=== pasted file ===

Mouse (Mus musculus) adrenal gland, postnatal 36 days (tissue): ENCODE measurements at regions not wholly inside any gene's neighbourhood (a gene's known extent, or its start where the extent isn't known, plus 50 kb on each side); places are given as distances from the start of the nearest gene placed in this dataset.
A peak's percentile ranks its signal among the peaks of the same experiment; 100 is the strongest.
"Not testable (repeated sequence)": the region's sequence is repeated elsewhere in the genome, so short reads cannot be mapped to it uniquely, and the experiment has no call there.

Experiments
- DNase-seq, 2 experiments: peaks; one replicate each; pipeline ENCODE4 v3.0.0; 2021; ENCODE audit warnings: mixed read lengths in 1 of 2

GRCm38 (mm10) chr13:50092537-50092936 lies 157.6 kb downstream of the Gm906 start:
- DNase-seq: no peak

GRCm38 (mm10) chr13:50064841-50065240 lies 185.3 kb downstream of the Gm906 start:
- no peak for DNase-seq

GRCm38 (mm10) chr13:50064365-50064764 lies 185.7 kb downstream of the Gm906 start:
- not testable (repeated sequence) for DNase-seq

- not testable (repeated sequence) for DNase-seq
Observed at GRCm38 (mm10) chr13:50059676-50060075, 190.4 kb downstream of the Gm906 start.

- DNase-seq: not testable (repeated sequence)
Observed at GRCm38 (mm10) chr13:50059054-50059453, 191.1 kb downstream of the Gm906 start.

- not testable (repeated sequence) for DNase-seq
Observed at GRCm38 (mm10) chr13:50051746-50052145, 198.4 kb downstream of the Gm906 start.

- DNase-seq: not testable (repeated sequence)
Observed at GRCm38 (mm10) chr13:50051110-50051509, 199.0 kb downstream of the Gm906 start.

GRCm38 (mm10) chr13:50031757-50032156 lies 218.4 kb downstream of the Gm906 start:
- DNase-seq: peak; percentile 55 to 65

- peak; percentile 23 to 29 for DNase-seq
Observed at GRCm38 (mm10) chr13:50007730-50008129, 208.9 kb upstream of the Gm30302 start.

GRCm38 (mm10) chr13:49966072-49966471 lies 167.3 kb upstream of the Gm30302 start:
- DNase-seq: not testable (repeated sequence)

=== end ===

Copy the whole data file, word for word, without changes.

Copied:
Mouse (Mus musculus) adrenal gland, postnatal 36 days (tissue): ENCODE measurements at regions not wholly inside any gene's neighbourhood (a gene's known extent, or its start where the extent isn't known, plus 50 kb on each side); places are given as distances from the start of the nearest gene placed in this dataset.
A peak's percentile ranks its signal among the peaks of the same experiment; 100 is the strongest.
"Not testable (repeated sequence)": the region's sequence is repeated elsewhere in the genome, so short reads cannot be mapped to it uniquely, and the experiment has no call there.

Experiments
- DNase-seq, 2 experiments: peaks; one replicate each; pipeline ENCODE4 v3.0.0; 2021; ENCODE audit warnings: mixed read lengths in 1 of 2

GRCm38 (mm10) chr13:50092537-50092936 lies 157.6 kb downstream of the Gm906 start:
- DNase-seq: no peak

GRCm38 (mm10) chr13:50064841-50065240 lies 185.3 kb downstream of the Gm906 start:
- no peak for DNase-seq

GRCm38 (mm10) chr13:50064365-50064764 lies 185.7 kb downstream of the Gm906 start:
- not testable (repeated sequence) for DNase-seq

- not testable (repeated sequence) for DNase-seq
Observed at GRCm38 (mm10) chr13:50059676-50060075, 190.4 kb downstream of the Gm906 start.

- DNase-seq: not testable (repeated sequence)
Observed at GRCm38 (mm10) chr13:50059054-50059453, 191.1 kb downstream of the Gm906 start.

- not testable (repeated sequence) for DNase-seq
Observed at GRCm38 (mm10) chr13:50051746-50052145, 198.4 kb downstream of the Gm906 start.

- DNase-seq: not testable (repeated sequence)
Observed at GRCm38 (mm10) chr13:50051110-50051509, 199.0 kb downstream of the Gm906 start.

GRCm38 (mm10) chr13:50031757-50032156 lies 218.4 kb downstream of the Gm906 start:
- DNase-seq: peak; percentile 55 to 65

- peak; percentile 23 to 29 for DNase-seq
Observed at GRCm38 (mm10) chr13:50007730-50008129, 208.9 kb upstream of the Gm30302 start.

GRCm38 (mm10) chr13:49966072-49966471 lies 167.3 kb upstream of the Gm30302 start:
- DNase-seq: not testable (repeated sequence)